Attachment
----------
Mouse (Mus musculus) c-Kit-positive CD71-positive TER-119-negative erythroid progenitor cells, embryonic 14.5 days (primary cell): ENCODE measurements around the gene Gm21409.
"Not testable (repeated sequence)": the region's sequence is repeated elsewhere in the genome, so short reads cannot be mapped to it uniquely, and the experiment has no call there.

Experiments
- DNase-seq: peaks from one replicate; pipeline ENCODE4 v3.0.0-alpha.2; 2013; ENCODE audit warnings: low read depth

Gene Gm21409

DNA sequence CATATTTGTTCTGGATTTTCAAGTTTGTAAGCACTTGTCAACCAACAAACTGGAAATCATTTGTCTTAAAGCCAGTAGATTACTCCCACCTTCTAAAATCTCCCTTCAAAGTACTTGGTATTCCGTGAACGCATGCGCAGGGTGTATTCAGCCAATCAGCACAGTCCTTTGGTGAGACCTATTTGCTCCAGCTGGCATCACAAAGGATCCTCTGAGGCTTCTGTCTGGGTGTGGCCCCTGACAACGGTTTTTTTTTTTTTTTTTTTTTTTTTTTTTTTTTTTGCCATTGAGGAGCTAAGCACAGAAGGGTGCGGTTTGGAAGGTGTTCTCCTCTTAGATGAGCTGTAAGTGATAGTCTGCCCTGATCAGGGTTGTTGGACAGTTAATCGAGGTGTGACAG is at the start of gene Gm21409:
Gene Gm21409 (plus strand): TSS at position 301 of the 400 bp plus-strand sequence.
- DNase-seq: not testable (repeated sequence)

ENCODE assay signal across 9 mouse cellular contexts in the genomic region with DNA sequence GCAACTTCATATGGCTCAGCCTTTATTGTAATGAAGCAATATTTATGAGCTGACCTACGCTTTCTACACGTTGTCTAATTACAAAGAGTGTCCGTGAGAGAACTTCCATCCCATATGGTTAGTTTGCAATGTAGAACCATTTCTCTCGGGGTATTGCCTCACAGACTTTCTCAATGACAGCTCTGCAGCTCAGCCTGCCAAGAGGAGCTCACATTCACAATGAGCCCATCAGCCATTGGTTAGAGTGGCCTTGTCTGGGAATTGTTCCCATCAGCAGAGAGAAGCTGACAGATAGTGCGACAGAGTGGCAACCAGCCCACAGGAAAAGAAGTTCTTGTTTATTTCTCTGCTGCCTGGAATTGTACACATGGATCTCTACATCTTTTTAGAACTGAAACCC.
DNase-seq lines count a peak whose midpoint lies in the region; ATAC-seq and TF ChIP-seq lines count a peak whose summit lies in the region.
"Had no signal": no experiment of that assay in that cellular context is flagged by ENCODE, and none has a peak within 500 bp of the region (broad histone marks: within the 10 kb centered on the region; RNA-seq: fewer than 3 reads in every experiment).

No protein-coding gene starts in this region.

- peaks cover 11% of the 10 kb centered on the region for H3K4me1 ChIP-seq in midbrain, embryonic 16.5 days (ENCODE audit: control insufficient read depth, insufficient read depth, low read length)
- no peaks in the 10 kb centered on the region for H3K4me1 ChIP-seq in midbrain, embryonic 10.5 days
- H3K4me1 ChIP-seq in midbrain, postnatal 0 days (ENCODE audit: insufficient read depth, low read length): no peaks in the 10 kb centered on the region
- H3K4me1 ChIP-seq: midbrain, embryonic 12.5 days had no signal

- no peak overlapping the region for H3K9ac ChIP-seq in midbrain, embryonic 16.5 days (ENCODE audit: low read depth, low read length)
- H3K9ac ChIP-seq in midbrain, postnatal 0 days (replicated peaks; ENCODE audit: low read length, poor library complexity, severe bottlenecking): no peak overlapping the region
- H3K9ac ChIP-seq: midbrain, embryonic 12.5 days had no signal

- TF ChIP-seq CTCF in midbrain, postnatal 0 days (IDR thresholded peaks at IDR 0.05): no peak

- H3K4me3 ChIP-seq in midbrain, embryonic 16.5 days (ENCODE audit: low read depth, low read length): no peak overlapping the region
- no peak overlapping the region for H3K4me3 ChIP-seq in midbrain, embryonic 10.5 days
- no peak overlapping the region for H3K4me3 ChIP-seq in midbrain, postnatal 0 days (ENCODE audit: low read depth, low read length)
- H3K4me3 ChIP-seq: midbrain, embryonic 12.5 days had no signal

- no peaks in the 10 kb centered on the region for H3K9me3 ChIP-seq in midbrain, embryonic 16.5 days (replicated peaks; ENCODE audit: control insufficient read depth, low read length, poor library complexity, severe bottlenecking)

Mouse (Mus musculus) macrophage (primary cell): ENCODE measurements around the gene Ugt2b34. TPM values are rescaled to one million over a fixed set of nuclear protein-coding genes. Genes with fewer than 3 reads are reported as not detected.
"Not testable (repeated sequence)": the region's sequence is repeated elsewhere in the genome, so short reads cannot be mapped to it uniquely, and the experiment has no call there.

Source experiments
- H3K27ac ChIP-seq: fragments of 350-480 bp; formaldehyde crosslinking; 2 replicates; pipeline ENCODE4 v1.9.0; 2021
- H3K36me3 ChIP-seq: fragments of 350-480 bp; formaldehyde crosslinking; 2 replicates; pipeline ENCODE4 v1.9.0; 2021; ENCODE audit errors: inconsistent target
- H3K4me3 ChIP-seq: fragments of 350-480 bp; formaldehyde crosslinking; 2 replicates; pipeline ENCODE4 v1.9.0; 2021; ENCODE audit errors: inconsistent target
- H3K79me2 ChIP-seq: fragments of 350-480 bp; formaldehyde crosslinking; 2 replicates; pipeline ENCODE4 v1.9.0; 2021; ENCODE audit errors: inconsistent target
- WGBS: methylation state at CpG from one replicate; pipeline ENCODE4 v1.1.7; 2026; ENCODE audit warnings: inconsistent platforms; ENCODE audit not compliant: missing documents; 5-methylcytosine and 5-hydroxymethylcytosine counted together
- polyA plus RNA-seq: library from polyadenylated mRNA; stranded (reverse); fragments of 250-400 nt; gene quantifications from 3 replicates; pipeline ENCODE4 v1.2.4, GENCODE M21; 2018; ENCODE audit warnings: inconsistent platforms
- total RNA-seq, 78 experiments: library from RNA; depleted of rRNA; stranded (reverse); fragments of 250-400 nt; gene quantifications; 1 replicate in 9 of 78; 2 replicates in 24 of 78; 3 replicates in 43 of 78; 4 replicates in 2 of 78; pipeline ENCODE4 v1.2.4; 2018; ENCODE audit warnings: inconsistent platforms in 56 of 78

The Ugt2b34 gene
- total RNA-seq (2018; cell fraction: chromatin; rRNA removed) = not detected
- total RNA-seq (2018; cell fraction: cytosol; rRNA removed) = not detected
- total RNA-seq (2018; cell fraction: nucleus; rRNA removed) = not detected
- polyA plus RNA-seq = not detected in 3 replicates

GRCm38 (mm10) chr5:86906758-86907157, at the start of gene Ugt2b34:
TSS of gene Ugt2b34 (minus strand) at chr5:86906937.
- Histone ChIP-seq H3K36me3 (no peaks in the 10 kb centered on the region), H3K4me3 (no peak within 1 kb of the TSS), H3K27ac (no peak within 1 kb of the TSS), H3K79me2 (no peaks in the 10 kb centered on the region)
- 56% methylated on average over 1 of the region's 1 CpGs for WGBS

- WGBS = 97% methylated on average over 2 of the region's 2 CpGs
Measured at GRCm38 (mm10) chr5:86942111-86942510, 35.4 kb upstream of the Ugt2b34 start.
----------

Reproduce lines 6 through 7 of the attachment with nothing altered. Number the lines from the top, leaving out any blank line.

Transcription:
DNA sequence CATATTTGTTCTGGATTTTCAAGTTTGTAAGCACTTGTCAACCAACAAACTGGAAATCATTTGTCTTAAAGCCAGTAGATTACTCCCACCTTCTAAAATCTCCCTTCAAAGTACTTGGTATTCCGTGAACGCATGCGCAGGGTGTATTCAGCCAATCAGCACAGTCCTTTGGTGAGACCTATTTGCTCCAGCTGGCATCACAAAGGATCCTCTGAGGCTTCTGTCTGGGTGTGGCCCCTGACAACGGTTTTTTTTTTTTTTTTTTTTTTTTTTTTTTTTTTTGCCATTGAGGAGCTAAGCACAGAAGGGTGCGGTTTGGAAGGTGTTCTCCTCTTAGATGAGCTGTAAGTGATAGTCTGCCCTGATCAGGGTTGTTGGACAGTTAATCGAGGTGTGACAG is at the start of gene Gm21409:
Gene Gm21409 (plus strand): TSS at position 301 of the 400 bp plus-strand sequence.